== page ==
If $\varphi(x) = m$ has exactly two solutions is it possible that both solutions are even?
Here, $\varphi(x)$ is Euler's phi function, the number of positive integers less than or equal to $x$ that are relatively prime to $x$.
It appears that when $\varphi(x) = m$ has exactly two solutions then one of the solutions, $x$, is odd and the other solution is even, specifically $2\times x$. The first few integers $x$ such that $\varphi(x) = m$ has exactly two solutions are: $1,11,23,29,31,47,53,81,59,\dots$ where the other solution is necessarily $2\times x$. For example, $\varphi(81) = \varphi(162) = 54$ and there are no other integers $k$ such that $\varphi(k) = 54$. See the sequence $A007366$ in Sloane's OEIS. I determined that the initial terms of this sequence were all odd with a brute force Mathematica code that is accurate (and timely) for about $1000$ terms.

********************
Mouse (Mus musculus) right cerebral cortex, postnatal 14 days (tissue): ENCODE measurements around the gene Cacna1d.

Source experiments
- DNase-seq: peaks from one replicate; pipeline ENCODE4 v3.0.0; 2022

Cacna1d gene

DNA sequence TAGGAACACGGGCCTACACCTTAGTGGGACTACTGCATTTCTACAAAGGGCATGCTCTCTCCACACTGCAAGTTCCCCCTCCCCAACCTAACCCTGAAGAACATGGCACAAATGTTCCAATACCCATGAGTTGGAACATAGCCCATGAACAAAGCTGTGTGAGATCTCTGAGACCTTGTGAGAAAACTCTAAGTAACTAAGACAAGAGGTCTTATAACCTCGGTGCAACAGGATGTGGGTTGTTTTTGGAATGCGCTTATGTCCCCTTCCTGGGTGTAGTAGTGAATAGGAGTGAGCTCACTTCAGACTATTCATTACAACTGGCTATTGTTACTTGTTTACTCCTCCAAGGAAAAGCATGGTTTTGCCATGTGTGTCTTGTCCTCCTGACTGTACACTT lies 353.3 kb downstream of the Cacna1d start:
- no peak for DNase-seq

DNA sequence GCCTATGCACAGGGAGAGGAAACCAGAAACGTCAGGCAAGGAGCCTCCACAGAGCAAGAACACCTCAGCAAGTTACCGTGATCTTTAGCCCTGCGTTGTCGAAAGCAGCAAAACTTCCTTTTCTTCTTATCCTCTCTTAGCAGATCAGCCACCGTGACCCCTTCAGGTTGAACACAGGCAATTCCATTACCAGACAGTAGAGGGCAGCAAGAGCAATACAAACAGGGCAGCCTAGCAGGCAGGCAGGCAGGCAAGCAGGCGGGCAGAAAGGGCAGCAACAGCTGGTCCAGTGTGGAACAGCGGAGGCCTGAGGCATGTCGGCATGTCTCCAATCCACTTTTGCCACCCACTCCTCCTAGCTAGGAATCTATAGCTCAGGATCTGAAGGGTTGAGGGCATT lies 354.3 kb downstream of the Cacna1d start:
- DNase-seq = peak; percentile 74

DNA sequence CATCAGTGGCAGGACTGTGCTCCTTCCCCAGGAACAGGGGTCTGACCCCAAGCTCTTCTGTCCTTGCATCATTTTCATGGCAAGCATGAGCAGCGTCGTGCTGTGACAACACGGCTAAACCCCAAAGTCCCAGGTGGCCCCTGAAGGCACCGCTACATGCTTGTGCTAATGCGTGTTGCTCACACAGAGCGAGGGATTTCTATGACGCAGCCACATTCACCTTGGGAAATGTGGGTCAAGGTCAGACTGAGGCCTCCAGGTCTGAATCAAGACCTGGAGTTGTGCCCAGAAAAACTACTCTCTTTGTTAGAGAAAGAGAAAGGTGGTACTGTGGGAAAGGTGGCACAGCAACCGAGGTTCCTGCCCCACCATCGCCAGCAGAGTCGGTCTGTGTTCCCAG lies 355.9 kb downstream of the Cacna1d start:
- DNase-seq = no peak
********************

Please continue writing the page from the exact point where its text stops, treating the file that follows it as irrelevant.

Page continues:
The emperical evidence suggests that if $\varphi(x) = m$ has exactly two solutions then exactly one of them is odd. I want to prove this statement.
It is straight forward to show that both solutions cannot be odd since if $x$ is odd then $\varphi(x) = \varphi(2\times x)$.
I am considering the case where both solutions are even, hoping for a contradiction. I have determined that if both solutions, say $x$ and $y$, are even then $x$ and $y$ are both divisible by $4$. Also, in this case, at least one of $x$ or $y$ is divisible by $3$. Now I am stuck. Is there some way to reach a contradiction here.
Is there another way to prove (or attempt to prove) the conjecture?